Recently this month, the West Coast’s first Mobile Stroke Unit started responding to stroke calls in Torrance, Hawthorne, Lawndale, Gardena and Carson.

“After a patient has a stroke, every minute matters,” said LA County Supervisor Janice Hahn (Fourth District) during the news conference presenting the UCLA Mobile Stroke Unit.

“If we can get a person experiencing a stroke the treatment they need quickly, we not only increase their chance of survival, we increase the chance that they completely avoid the debilitating brain damage that a stroke could cause.” 

The UCLA trial program is one of seven in the U.S. participating in a national study. Launched in Sept. 2017, with the support of the LA County Board of Supervisors and LA County EMS, the one single UCLA Mobile Stroke Unit is operational seven days a week on a rotating schedule between Santa Monica, Beverly Hills, Hawaiian Gardens, Signal Hill, Lakewood, La Mirada, Cerritos, Artesia, Bellflower and Paramount.

The unit will operate in the following South Bay cities every Friday, Saturday and Sunday: Torrance, Hawthorne, Lawndale, Gardena and Carson.

Some stroke medications are usually given in the emergency room, but the paramedics in the new unit will be able to deliver proven stroke treatments to patients faster than ever before thanks to the specially-equipped ambulance. A mobile CT scanner: point-of-care lab testing equipment; and tele-health connections with vascular neurologists, are all on board the unit.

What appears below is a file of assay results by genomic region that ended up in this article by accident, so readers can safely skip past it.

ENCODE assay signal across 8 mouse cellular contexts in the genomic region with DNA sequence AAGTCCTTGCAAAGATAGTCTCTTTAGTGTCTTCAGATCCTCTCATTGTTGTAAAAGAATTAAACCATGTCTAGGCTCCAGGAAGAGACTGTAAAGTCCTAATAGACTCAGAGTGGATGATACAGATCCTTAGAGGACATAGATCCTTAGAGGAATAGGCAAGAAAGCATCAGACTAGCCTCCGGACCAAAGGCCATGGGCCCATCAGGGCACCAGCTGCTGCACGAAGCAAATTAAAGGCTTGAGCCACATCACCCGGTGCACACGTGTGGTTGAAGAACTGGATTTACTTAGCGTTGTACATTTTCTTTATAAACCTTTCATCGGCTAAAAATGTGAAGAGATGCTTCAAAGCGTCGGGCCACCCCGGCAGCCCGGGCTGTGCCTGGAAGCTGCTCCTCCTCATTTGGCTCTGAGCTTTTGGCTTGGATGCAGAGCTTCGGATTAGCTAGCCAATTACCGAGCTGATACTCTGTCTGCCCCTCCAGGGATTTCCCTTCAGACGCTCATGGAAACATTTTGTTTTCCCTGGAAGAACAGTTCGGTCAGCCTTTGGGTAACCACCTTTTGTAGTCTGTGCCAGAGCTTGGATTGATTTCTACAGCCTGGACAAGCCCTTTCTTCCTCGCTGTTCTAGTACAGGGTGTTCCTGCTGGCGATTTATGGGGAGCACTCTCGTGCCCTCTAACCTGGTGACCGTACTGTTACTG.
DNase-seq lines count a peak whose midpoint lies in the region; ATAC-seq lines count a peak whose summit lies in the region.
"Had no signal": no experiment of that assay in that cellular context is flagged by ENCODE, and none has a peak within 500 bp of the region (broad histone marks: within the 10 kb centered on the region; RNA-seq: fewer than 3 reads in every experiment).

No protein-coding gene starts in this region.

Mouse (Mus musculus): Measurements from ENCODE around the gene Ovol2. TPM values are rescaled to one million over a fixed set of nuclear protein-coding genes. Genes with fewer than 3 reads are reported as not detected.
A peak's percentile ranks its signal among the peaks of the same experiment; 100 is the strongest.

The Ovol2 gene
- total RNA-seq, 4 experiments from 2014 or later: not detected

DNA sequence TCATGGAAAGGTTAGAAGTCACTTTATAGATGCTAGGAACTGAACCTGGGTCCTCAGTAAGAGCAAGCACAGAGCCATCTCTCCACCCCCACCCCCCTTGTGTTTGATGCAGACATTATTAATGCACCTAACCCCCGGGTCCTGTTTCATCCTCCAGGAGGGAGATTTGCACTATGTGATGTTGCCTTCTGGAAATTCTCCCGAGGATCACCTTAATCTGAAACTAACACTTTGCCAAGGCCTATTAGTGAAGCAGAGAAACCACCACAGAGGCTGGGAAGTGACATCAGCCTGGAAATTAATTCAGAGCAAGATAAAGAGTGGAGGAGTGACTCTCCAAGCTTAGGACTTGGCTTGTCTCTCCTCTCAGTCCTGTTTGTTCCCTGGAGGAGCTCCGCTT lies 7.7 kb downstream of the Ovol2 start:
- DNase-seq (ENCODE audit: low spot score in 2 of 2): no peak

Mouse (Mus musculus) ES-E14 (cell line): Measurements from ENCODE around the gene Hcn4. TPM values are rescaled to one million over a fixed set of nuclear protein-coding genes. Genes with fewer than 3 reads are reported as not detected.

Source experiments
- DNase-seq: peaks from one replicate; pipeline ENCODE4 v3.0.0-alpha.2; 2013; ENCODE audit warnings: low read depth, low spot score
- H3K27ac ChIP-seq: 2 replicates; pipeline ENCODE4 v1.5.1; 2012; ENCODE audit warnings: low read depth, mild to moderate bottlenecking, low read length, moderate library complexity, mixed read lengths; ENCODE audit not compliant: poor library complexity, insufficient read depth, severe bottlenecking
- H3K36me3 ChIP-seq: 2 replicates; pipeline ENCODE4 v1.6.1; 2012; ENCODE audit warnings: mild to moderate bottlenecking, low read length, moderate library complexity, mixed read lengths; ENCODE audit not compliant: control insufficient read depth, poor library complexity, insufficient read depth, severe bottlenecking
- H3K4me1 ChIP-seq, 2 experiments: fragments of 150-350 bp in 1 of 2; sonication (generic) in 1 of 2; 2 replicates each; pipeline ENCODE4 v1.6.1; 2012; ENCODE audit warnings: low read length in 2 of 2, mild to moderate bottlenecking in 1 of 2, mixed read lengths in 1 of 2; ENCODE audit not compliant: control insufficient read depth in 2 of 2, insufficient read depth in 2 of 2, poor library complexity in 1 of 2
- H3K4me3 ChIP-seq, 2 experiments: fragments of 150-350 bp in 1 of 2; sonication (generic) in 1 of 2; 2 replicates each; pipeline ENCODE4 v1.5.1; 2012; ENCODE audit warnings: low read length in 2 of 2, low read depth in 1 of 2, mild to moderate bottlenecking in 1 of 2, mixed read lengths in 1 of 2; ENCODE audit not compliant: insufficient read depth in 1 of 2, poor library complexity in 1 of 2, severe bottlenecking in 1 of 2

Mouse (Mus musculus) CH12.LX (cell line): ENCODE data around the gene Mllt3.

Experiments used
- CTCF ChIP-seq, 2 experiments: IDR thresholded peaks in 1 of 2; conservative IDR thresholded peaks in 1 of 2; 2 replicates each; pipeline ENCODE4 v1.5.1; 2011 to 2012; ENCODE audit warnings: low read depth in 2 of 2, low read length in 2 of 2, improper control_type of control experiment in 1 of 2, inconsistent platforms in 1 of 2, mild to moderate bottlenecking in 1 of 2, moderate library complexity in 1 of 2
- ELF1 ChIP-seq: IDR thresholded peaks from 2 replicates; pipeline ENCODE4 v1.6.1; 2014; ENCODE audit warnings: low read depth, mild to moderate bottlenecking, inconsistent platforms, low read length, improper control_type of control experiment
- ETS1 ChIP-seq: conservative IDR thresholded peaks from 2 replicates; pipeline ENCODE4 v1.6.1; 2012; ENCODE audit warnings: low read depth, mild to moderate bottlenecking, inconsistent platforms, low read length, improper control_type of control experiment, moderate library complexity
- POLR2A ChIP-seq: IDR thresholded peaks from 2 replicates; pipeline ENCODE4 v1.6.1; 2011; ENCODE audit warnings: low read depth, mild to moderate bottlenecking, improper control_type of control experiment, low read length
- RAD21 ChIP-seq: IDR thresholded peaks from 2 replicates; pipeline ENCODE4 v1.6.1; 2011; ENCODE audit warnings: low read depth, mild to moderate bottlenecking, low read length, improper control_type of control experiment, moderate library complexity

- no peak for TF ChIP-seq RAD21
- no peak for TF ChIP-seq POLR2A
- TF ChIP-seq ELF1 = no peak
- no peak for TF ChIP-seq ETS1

“We can inform the hospital while we are coming in,” said Dr. May Nour, medical director of the UCLA Arline and Henry Gluck Stroke Rescue Program.

If the study, to be completed in 2021, determines that the mobile unit’s technology and early administration of clot-busting medication is beneficial to patients in the field, it’s hoped that services can be expanded throughout the County and the United States.

According to UCLA Health, one in six Americans will experience a stroke in their lifetime. This occurs when a vessel in the brain is blocked by a blood clot or ruptures. Three-quarters of strokes occur in people over the age of 65.

“The fact of the matter is we have an aging population,” Hahn said. “Unfortunately, my own dad suffered a stroke and suffered the final 10 years of his life paralyzed on his entire left side.”

Hahn recalled that her father’s doctor inspired then-LA County Supervisor Kenneth Hahn to launch the paramedics program 50 years ago. Today there are paramedic units across the nation.

“I hope this Mobile Stroke Unit follows that same path,” she said.

“We have more stroke centers in Los Angeles County than most states,” Clayton Kazan, medical director for the County of LA Fire Department, said when asked about services in the rest of the county not yet served by the new units. “The hospitals are really geared to provide that care quickly.”

“With about 50 stroke centers and 18 comprehensive stroke centers, its rare that you’re that far away from one,” he added. “If you took the Mobile Stroke Unit out, we are still cutting edge in how we move stroke patients around our system. 

“The Mobile Stroke Unit is just another attempt to take a leap forward, beyond the cutting edge.”

Kazan said that some stroke victims tend to wait and see if their symptoms get better. Not a good idea.

“If you call 911, we’ll not only make sure you go to a stroke hospital, but we’ll triage you to determine if it’s a primary or comprehensive stroke based on your symptoms.” Kazan said.

Kazan said that increased awareness and the acronym “B.E.F.A.S.T.” could help stroke victims and bystanders, should these signs appear: 

Balance—Notice any irregularities in ability to balance or sudden loss of coordination

Eyes—Notice any inability to focus or sudden change in vision

Facial—Are facial muscles on one side drooping? Ask the person to smile

Arm—Is there soreness and pain in the arm? Ask them to raise both arms and see if one drifts downward

Speech—Is speech slurred? Ask them to repeat a simple phrase

Time to call 911 if you observe any of these signs.